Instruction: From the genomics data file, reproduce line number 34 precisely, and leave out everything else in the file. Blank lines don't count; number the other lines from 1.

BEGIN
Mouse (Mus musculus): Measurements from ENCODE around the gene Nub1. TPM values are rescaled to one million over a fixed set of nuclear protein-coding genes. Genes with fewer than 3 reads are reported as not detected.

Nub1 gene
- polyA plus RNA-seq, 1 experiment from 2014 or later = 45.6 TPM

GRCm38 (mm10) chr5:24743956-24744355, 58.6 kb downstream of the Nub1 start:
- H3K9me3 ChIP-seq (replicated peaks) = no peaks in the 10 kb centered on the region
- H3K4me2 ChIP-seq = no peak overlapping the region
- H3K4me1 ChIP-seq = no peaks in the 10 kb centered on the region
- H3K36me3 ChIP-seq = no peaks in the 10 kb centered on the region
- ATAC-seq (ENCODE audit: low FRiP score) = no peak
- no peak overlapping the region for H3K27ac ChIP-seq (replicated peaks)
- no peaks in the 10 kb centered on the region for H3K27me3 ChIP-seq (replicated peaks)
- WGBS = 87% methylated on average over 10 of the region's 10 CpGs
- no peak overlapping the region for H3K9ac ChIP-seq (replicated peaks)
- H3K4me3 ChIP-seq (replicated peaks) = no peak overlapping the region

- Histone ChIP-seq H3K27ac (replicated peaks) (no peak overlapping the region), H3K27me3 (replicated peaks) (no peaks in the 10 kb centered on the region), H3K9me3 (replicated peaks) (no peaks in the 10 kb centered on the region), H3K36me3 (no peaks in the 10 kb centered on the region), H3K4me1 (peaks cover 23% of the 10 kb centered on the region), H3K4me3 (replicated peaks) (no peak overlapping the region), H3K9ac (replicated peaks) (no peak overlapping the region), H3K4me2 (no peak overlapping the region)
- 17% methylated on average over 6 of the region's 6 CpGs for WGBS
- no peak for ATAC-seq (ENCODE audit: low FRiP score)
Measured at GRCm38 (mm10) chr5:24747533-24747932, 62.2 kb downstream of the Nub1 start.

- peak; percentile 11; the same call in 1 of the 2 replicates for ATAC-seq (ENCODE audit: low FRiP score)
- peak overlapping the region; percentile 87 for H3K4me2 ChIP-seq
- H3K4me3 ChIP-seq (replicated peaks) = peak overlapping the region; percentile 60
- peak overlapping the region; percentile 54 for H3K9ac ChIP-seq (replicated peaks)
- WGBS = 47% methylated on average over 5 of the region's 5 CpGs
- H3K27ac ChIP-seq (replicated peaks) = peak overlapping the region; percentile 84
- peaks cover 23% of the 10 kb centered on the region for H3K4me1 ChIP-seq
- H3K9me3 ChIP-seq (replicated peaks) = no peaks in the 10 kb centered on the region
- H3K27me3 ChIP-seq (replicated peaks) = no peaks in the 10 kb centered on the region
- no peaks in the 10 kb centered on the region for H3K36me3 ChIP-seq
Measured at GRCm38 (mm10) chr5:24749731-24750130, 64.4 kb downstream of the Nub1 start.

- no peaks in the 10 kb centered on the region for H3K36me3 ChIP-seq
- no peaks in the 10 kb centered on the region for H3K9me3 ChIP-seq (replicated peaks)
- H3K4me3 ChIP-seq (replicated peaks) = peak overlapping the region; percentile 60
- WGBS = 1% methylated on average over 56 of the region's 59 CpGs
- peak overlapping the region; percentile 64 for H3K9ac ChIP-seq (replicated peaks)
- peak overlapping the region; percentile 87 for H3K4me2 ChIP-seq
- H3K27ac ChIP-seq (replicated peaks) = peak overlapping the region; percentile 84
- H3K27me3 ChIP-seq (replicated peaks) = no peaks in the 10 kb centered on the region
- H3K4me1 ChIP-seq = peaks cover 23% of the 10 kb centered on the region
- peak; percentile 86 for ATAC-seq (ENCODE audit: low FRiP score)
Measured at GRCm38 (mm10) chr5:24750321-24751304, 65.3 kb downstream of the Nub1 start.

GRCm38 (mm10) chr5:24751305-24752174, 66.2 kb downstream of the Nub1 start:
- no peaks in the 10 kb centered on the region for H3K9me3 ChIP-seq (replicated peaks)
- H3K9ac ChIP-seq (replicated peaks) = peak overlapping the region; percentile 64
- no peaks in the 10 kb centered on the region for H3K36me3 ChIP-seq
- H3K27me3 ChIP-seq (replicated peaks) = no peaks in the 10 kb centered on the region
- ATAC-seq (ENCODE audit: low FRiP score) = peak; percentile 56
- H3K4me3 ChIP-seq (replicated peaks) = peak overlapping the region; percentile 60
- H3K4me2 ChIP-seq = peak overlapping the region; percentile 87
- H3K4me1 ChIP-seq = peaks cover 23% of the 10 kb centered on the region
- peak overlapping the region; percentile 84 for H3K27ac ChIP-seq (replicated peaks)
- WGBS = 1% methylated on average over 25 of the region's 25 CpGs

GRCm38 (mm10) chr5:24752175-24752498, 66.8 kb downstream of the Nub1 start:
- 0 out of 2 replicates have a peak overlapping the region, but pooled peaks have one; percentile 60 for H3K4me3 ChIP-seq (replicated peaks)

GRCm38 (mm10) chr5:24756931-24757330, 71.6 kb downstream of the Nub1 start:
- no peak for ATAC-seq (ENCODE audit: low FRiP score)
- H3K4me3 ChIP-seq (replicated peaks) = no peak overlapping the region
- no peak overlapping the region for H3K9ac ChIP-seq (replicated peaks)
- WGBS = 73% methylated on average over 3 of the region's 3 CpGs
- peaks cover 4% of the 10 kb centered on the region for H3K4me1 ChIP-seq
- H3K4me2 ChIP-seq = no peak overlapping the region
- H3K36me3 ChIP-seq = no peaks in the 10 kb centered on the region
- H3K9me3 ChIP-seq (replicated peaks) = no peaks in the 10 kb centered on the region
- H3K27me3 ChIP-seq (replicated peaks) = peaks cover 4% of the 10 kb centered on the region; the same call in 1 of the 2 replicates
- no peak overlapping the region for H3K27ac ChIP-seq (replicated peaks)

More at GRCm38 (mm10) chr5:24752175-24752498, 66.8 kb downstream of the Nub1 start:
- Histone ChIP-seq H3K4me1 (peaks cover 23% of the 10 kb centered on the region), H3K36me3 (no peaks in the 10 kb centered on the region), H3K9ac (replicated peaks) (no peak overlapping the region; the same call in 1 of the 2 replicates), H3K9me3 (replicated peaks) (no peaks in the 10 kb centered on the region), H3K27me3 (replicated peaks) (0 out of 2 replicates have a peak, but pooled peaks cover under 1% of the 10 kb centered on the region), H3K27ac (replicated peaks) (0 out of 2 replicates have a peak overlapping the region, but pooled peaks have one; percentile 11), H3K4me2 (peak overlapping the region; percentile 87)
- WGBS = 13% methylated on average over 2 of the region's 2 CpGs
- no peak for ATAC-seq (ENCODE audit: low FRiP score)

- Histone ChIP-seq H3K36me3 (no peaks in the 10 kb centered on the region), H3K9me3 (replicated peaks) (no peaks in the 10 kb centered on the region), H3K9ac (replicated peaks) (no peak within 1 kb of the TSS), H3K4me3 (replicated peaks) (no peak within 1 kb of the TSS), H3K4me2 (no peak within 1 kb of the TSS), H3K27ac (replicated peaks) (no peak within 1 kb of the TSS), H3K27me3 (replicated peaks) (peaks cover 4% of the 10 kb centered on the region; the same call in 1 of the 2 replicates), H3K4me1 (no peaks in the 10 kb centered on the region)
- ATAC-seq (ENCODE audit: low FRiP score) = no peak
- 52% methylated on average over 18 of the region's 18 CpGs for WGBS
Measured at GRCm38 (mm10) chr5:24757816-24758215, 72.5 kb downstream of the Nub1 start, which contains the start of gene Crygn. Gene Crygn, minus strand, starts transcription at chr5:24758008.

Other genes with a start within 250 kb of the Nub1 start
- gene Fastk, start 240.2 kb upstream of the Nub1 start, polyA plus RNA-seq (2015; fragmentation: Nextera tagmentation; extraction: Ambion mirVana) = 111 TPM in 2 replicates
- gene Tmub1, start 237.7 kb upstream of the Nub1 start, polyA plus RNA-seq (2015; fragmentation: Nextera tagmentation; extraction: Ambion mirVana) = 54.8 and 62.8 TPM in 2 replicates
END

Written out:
- peak overlapping the region; percentile 64 for H3K9ac ChIP-seq (replicated peaks)